Phenology of plants is important for ecological interactions. The timing and development of green leaves, plant maturity, and senescence affects biophysical interactions of plants with the environment. In this study we explored the agreement between land-based camera and satellite-based phenology metrics to quantify plant phenology and phenophases dates in five plant community types characteristic of the semi-arid cold desert region of the Great Basin. Three years of data were analyzed. We calculated the Normalized Difference Vegetation Index (NDVI) for both land-based cameras (i.e., phenocams) and Landsat imagery. NDVI from camera images was calculated by taking a standard RGB (red, green, and blue) image and then a near infrared (NIR) plus RGB image. Phenocam NDVI was calculated by extracting the red digital number (DN) and the NIR DN from images taken a few seconds apart. Landsat has a spatial resolution of 30 m2
, while phenocam spatial resolution can be analyzed at the single pixel level at the scale of cm2
or area averaged regions can be analyzed with scales up to 1 km2
. For this study, phenocam regions of interest were used that approximated the scale of at least one Landsat pixel. In the tall-statured pinyon and juniper woodland sites, there was a lack of agreement in NDVI between phenocam and Landsat NDVI, even after using National Agricultural Imagery Program (NAIP) imagery to account for fractional coverage of pinyon and juniper versus interspace in the phenocam data. Landsat NDVI appeared to be dominated by the signal from the interspace and was insensitive to subtle changes in the pinyon and juniper tree canopy. However, for short-statured sagebrush shrub and meadow communities, there was good agreement between the phenocam and Landsat NDVI as reflected in high Pearson’s correlation coefficients (r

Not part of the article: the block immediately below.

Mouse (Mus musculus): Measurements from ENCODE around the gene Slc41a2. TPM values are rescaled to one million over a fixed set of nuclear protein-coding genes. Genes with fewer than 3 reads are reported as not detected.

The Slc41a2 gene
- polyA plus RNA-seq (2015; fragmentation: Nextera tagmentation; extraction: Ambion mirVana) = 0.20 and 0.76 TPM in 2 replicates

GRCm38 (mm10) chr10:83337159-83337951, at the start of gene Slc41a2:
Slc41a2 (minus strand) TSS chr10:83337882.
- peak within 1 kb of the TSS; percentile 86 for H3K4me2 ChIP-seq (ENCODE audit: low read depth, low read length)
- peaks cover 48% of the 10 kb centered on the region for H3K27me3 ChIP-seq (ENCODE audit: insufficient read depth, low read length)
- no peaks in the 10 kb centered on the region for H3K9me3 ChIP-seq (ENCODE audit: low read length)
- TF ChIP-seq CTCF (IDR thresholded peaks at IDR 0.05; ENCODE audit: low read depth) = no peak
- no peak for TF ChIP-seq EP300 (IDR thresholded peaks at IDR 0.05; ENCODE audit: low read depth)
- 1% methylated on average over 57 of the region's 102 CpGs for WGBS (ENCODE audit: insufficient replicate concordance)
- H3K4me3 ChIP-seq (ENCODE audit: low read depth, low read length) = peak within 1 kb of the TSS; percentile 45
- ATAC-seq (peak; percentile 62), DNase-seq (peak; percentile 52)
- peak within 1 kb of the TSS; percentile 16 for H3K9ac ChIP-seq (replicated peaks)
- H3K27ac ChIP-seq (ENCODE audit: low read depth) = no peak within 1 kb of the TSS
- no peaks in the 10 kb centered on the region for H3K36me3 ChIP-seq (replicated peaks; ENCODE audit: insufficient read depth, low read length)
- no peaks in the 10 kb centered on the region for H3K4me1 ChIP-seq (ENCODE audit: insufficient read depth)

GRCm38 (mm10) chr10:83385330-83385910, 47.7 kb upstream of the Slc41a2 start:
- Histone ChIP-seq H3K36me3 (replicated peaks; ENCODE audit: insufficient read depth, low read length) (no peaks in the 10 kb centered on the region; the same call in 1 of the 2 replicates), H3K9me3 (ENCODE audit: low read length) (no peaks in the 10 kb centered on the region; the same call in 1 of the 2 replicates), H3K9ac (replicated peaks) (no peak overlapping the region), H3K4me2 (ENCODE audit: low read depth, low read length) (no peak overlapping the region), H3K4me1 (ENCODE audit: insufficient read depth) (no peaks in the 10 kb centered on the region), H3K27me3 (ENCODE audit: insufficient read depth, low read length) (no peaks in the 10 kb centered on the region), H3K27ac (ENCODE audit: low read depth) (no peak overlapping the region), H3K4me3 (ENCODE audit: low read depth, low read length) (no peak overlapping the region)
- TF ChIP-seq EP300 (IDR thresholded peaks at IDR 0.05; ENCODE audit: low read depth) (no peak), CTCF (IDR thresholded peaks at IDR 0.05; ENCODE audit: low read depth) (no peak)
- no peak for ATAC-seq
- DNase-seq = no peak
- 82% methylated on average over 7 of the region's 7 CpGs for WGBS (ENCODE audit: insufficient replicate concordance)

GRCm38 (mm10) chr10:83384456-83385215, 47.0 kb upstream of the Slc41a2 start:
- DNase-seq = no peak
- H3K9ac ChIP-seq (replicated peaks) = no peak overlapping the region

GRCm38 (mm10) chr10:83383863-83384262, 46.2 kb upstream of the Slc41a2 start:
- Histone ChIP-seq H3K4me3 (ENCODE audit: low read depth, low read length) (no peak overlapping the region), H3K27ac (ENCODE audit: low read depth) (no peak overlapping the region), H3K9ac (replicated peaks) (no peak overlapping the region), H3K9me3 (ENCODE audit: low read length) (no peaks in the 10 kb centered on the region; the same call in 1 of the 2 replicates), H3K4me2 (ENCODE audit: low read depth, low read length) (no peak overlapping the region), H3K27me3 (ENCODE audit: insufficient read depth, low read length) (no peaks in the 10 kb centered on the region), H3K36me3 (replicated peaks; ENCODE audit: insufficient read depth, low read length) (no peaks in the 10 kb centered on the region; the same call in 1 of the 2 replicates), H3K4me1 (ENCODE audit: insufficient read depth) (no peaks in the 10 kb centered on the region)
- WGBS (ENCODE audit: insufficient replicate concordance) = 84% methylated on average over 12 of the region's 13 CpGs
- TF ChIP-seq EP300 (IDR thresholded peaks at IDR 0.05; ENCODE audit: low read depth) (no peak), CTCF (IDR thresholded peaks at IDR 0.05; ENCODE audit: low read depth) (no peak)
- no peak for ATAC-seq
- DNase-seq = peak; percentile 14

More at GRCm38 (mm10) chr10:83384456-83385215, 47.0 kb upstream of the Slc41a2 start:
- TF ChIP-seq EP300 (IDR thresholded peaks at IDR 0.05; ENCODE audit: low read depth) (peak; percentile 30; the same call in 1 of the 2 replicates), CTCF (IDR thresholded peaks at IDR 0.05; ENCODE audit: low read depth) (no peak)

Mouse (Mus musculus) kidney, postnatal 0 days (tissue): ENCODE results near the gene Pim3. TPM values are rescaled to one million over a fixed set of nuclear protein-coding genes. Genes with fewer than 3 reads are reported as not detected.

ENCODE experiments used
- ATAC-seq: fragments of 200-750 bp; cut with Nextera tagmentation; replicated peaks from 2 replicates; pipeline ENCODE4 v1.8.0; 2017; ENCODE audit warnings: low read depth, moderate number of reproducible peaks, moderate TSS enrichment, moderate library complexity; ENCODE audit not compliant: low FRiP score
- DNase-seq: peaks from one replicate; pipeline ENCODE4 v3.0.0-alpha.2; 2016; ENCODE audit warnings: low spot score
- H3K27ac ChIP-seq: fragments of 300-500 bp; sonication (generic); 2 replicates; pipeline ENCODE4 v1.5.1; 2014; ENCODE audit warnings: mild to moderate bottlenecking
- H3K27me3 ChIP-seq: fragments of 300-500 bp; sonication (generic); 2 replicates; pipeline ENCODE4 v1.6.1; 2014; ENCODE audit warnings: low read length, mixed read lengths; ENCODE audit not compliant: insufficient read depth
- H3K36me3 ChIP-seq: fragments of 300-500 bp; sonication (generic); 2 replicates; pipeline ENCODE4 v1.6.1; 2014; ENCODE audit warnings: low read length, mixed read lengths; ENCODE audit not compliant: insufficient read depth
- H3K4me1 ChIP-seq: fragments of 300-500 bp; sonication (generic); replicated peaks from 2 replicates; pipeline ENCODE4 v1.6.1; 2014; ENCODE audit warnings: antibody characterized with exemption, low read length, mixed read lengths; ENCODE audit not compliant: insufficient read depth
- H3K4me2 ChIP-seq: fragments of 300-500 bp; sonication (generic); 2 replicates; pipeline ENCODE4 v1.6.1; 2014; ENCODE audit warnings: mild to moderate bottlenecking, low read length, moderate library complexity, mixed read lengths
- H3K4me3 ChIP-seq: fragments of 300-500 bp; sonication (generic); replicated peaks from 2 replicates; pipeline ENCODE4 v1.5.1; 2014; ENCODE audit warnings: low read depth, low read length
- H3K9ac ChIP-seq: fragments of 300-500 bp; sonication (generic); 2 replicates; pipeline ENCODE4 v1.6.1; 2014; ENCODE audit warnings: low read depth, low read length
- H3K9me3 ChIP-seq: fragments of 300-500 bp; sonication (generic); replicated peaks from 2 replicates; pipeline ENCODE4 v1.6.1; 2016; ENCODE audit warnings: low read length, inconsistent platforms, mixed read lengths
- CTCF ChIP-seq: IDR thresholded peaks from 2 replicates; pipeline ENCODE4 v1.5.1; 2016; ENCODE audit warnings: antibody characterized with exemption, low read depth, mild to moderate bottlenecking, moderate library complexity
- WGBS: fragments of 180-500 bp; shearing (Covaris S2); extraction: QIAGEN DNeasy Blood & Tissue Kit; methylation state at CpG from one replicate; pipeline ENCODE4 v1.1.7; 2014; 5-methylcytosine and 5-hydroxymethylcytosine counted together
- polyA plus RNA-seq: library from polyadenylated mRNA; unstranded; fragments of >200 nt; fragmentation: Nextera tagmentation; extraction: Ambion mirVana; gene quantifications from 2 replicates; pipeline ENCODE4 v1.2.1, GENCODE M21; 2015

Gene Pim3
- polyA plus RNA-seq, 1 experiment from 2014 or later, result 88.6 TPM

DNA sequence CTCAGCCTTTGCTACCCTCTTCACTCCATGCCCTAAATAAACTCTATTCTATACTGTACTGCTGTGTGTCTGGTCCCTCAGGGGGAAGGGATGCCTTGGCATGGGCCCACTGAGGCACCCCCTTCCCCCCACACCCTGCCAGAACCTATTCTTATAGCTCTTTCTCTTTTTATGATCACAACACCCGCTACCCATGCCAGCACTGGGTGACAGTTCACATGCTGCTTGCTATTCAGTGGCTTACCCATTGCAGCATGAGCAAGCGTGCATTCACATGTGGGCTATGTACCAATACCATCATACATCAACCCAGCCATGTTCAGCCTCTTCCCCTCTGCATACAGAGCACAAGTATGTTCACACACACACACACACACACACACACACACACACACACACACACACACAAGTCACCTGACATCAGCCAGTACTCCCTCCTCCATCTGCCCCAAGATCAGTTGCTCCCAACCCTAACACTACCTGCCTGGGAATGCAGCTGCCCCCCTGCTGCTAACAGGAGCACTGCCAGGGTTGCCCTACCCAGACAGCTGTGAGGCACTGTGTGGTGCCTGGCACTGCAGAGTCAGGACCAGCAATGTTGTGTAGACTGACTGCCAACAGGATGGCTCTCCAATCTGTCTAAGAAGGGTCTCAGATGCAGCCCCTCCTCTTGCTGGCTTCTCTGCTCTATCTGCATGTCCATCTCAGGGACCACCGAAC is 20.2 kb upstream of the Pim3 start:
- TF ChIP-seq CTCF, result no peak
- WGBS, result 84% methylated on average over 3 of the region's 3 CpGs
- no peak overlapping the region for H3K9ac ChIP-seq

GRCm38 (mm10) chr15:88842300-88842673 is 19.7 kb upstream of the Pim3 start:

> 0.75). Due to greater temporal resolution of the phenocams with images taken daily, versus the 16-day return interval of Landsat, phenocam data provided more utility in determining important phenophase dates: start of season, peak of season, and end of season. More specific species-level information can be obtained with the high temporal resolution of phenocams, but only for a limited number of sites, while Landsat can provide the multi-decadal history and spatial coverage that is unmatched by other platforms. The agreement between Landsat and phenocam NDVI for short-statured plant communities of the Great Basin, shows promise for monitoring landscape and regional-level plant phenology across large areas and time periods, with phenocams providing a more comprehensive understanding of plant phenology at finer spatial scales, and Landsat extending the historical record of observations.
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